verb (used without object)
verb (used with object)
- snellen test,
- snellen's test types,
Origin of snicker
Examples from the Web for snicker
The attitude of the local colleagues at first puzzled us, and then made us snicker in a superior way.The Stacks: H.L. Mencken on the 1904 Baltimore Fire|H.L. Mencken|October 4, 2014|DAILY BEAST
“It sounds horrible,” Hef says on the phone from the Mansion in Los Angeles, punctuating his sarcasm with a snicker.
My watching class mates burst into a snicker, and I into real tears of anger, not of pain.Confessions of an Opera Singer|Kathleen Howard
At this retort a snicker went up in the crowd, and Shan turned upon his followers with a brow like a thundercloud.Ted Strong's Motor Car|Edward C. Taylor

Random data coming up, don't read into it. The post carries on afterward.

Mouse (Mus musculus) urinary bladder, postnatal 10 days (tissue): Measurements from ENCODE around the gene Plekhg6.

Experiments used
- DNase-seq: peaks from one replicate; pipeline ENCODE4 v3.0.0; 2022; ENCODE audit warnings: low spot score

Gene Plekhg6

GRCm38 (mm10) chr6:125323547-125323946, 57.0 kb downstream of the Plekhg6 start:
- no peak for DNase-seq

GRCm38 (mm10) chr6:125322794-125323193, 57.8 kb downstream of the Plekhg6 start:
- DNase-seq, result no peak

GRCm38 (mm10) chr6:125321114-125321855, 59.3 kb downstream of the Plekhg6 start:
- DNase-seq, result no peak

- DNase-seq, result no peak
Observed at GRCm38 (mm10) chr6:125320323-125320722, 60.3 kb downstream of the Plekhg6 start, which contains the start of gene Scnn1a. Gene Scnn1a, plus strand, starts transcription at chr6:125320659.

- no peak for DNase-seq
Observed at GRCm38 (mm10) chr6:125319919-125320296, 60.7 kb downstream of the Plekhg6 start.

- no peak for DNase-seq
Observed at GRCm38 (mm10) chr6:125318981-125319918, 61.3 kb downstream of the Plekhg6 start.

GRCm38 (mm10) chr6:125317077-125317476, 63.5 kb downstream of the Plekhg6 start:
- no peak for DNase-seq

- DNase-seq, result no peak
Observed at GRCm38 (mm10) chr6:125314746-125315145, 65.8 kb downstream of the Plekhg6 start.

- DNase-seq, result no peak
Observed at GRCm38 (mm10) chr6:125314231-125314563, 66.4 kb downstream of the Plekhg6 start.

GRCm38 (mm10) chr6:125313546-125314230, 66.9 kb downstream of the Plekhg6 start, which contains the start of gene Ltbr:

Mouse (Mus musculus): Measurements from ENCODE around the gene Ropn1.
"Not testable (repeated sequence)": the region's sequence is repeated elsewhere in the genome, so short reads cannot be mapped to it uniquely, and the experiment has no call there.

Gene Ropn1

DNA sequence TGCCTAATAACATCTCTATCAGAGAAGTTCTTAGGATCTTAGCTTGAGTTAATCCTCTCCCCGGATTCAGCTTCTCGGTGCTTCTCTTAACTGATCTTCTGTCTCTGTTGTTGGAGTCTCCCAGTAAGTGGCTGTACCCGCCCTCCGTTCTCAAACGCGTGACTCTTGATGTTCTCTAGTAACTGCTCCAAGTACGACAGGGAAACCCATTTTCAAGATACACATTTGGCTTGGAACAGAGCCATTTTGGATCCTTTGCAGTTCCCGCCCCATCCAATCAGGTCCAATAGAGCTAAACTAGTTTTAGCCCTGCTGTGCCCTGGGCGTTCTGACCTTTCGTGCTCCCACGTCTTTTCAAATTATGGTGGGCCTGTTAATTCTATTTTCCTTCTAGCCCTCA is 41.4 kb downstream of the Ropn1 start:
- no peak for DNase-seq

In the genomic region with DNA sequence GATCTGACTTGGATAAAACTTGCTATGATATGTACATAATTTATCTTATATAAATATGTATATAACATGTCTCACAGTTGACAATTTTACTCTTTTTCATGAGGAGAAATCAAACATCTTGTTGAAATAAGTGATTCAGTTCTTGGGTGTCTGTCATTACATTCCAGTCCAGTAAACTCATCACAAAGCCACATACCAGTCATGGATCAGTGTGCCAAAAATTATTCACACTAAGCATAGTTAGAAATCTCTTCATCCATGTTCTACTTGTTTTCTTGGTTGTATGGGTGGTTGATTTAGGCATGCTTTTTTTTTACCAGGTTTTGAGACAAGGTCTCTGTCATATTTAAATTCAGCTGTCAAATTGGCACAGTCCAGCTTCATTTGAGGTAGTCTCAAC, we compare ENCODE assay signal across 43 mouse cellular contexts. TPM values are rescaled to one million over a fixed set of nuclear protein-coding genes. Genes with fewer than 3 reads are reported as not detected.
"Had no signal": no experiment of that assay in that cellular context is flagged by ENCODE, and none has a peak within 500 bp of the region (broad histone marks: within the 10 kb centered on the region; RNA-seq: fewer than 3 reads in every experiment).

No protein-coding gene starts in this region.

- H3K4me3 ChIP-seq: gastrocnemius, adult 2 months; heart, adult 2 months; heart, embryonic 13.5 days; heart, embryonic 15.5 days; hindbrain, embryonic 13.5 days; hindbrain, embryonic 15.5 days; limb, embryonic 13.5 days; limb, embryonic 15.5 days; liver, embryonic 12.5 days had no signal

Hawaiians believe in “little people” that live in deep woods and peep and snicker at travellers who pass.Myths & Legends of our New Possessions & Protectorate|Charles M. Skinner
A snicker followed Mr. Hepplewhite as he dragged himself back to his seat among the spectators.Tutt and Mr. Tutt|Arthur Train
The snicker that came from the crowd at this remark maddened Andy.The Rushton Boys at Rally Hall|Spencer Davenport
Word Origin for snicker
1690s, possibly of imitative origin, similar to Dutch snikken "to gasp, sob." Related: Snickered; snickering.
"a smothered laugh," 1835, from snicker (v.).